In a big relief to drug companies, the Narendra Modi government has thwarted a controversial move by a regulator to extend price controls to larger segments of the Indian pharmaceutical market by citing “public interest” and prevalence of “extraordinary circumstances”. Following an order by the department of pharmaceuticals in the ministry of chemicals and fertilisers, the National Pharmaceutical Pricing Authority (NPPA) late on Monday withdrew with immediate effect a May 29 guideline that virtually expanded the regulator’s remit through an interpretation of a provision in the Drugs Price Control Order (DPCO), 2013.
he National Pharmaceutical Pricing Authority (NPPA) has withdrawn its disputed order for price control of 108 non-scheduled formulations. The order was to cap prices of a list of 108 cardiovascular and diabetes drugs, not part of NLEM (National List of Essential Medicines), and had created uproar from the industry leading to lawsuits contesting the order. Now with the withdrawal notification, the July 2014 order ceases to be valid.
The July 10 order had expanded the span of price controls to an additional 7% of the R75,000-crore retail pharma market. Since a new DPCO was promulgated last year, NPPA capped prices of 348 “essential drugs” defined in terms of specified strengths, with a share of about 20% of the market.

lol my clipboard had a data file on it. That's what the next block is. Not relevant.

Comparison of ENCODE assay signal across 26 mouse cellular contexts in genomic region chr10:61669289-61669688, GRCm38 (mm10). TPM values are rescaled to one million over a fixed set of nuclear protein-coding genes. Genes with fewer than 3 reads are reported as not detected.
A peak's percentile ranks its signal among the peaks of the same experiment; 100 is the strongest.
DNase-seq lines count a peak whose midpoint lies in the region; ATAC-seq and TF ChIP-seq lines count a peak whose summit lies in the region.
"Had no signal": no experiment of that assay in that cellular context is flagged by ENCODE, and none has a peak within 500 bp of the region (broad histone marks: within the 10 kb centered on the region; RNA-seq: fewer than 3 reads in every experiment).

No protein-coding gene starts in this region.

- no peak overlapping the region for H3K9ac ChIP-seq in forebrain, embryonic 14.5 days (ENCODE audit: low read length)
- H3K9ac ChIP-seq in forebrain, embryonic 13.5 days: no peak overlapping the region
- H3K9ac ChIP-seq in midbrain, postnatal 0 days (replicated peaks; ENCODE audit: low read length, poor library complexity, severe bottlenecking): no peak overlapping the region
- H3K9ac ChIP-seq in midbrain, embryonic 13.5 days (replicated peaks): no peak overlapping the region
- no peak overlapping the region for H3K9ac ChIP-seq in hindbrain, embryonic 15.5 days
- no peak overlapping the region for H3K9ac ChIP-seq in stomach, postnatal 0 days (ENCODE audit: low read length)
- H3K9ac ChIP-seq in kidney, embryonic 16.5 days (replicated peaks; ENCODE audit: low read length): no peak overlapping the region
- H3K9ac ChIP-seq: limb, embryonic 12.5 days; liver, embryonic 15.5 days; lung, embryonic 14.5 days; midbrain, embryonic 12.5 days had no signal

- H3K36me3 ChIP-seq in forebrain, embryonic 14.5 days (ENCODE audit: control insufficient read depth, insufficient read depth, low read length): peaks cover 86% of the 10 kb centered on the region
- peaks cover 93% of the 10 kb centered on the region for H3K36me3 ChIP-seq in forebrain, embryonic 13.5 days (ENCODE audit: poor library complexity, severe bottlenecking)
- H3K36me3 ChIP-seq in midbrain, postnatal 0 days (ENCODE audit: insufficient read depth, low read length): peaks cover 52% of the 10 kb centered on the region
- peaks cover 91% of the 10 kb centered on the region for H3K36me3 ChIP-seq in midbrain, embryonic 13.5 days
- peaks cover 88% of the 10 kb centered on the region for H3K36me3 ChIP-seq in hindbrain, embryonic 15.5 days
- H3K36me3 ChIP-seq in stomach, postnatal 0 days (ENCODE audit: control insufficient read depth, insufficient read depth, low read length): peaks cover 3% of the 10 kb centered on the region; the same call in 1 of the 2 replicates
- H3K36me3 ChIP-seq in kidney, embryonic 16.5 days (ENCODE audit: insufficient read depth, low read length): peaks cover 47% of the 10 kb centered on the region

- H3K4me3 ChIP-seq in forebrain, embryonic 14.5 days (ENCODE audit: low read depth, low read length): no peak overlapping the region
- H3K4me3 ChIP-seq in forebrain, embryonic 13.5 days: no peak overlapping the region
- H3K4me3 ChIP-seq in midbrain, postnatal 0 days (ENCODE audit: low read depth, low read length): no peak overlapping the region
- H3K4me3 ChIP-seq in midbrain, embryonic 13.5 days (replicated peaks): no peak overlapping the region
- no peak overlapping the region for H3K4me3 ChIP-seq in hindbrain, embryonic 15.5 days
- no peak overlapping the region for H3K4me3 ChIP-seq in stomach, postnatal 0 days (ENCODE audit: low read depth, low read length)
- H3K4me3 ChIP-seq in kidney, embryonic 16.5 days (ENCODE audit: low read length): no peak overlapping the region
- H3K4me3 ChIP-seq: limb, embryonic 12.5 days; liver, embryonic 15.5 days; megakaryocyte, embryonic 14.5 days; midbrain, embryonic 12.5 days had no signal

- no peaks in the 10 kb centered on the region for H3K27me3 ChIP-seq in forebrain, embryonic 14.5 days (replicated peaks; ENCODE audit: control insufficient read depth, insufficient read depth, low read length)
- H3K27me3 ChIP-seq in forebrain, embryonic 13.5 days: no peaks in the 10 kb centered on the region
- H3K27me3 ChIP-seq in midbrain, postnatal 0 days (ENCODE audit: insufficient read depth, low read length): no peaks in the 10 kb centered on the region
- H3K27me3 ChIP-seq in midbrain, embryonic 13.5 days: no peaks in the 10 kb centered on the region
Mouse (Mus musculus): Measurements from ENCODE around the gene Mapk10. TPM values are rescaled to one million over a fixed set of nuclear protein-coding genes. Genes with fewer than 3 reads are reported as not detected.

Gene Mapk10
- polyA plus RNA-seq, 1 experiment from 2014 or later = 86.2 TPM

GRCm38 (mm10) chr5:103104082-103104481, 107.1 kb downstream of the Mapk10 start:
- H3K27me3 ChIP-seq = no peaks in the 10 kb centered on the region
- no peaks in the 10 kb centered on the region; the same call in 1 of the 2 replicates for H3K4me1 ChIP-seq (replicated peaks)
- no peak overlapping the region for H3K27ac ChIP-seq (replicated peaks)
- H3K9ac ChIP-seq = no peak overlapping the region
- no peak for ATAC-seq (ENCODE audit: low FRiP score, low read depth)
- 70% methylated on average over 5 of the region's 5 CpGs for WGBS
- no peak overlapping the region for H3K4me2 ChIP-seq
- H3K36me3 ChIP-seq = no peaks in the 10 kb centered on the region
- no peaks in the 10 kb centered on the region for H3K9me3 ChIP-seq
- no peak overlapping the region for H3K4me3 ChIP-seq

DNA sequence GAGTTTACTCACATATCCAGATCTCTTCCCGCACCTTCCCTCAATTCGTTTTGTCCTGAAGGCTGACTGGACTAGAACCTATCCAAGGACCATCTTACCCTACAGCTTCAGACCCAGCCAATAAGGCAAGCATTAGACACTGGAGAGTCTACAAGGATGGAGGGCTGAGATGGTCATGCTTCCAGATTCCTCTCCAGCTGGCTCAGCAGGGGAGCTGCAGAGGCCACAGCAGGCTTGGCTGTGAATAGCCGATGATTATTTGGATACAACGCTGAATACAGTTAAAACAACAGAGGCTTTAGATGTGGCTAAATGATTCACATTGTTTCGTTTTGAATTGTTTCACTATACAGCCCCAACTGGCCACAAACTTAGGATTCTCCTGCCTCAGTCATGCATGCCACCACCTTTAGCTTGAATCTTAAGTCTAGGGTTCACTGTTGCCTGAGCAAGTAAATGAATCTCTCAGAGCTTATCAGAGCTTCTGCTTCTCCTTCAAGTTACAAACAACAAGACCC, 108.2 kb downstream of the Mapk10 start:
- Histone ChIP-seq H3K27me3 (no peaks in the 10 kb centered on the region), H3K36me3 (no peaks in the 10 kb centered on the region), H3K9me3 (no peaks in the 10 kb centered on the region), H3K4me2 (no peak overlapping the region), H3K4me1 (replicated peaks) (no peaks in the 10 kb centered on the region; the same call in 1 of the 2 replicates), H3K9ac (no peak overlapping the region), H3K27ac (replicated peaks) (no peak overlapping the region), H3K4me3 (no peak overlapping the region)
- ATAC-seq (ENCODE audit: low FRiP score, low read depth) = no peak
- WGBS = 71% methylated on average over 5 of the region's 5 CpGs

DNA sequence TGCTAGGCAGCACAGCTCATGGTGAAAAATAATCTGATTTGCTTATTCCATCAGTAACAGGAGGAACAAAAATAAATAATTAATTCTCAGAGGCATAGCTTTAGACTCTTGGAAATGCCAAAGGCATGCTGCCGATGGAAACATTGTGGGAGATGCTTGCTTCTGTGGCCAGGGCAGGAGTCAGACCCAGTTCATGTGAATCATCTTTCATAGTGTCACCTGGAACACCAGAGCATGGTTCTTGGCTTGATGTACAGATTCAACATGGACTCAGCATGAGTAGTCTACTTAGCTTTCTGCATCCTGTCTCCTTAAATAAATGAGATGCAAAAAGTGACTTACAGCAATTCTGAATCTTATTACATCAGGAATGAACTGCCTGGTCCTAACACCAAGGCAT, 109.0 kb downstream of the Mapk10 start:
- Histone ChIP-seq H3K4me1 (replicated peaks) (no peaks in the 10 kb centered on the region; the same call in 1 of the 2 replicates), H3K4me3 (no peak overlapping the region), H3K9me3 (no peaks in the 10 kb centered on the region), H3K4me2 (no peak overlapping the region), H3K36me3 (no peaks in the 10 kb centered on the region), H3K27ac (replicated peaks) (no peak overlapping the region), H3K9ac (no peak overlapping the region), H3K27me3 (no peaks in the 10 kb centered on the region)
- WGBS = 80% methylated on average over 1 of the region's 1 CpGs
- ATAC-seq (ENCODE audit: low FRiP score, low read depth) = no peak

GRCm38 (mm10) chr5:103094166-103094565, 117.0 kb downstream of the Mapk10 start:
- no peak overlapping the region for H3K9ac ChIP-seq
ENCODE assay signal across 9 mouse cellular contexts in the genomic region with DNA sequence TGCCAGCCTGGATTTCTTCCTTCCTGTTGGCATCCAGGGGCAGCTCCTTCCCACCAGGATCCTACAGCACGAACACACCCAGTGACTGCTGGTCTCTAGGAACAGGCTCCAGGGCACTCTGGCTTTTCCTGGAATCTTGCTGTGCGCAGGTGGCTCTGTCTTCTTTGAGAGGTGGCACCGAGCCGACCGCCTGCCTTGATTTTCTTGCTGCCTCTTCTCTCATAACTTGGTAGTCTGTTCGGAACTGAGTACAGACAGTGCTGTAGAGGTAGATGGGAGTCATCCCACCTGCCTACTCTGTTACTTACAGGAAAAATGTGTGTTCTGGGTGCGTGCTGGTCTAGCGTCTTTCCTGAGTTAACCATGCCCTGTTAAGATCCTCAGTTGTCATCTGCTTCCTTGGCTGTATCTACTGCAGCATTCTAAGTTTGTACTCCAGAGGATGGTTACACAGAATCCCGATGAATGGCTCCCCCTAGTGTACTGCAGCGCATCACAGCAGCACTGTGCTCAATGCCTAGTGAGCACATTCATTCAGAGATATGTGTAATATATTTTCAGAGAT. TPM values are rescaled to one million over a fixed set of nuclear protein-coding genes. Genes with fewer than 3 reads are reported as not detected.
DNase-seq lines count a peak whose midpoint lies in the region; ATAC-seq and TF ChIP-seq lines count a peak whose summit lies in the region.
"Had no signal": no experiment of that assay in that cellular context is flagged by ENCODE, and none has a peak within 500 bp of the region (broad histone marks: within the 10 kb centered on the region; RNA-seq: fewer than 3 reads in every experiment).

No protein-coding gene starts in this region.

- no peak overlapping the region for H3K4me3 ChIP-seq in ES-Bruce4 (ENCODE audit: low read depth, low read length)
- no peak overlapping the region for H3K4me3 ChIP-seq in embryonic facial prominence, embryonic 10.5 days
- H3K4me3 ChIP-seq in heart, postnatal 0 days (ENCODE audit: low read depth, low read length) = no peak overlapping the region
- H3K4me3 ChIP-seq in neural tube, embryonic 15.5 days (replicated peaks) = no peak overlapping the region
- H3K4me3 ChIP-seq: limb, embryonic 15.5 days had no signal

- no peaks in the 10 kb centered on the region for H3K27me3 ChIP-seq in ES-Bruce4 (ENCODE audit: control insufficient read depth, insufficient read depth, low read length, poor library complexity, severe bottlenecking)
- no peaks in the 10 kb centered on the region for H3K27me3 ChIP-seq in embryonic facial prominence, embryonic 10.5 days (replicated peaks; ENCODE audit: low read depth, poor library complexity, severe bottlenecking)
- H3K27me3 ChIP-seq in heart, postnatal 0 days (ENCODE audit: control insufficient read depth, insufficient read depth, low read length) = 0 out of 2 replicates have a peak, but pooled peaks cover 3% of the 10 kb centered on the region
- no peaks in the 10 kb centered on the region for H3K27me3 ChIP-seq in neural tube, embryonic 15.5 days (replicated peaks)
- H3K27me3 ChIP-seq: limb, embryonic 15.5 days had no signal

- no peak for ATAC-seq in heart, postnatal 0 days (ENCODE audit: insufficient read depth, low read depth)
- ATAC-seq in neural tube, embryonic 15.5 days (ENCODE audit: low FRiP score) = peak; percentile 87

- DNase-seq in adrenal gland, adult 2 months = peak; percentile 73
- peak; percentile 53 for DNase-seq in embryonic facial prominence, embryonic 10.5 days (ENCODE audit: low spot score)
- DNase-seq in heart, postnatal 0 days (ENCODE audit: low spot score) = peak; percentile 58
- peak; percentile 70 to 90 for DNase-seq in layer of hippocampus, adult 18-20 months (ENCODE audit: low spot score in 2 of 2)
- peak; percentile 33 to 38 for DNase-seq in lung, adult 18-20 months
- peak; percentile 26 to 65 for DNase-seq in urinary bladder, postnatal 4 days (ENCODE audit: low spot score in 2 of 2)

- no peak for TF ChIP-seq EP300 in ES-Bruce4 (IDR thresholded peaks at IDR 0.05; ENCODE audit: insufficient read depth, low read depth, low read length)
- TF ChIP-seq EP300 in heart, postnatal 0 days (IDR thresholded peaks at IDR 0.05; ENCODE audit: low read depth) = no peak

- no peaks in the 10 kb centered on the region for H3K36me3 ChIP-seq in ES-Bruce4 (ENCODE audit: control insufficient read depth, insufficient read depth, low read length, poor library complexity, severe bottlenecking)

Coincidentally or otherwise, the government’s move came just days ahead of Prime Minister Narendra Modi’s US visit starting this weekend. US-based large transnational drug companies under the banner of Pharmaceutical Research and Manufacturers of America (PhRMA) and in their individual capacities have been critical of drug price regulation in India and have pitched consistently for a more robust regime in India when it comes to protecting intellectual property rights (IPRs). The PhRMA includes Pfizer, Merck, Sanofi, Novartis, Eli Lilly, etc, who talked about investing more in India if their demands were met.
The industry had earlier moved courts against the NPPA’s July order, saying it was issued without consulting them. While the OPPI, body that comprises mostly foreign MNCs moved the Delhi High Court, IPA, a grouping of some large homegrown companies, approached the Mumbai High Court against NPPA’s decision. Paragraph 19 allowing NPPA to bring drugs outside National List of Essential Medicines (NLEM) is meant to let NPPA bring price controls on relevant drugs in the event of outbreak of an epidemic and that too, for a specified period, pointed out DG Shah, secretary-general, IPA. He added that the revocation of the May guidelines on this provision created a “piquant situation” as the July order as per these guidelines imposing price caps hasn’t been withdrawn by NPPA so far. “We hope the NPPA would gracefully withdraw the price ceiling notification and take industry into confidence,” said Shah.
Analysts point out that the correct course of action for NPPA if it wanted to bring non-NLEM drugs under price controls would have been
1. http://www.moneycontrol.com/news/business/nppa-withdraws-price-control-guidelines108-formulations_1186061.html 2. http://indianexpress.com/article/business/economy/govt-gets-nppa-to-back-off-controls-on-7-of-market-to-go/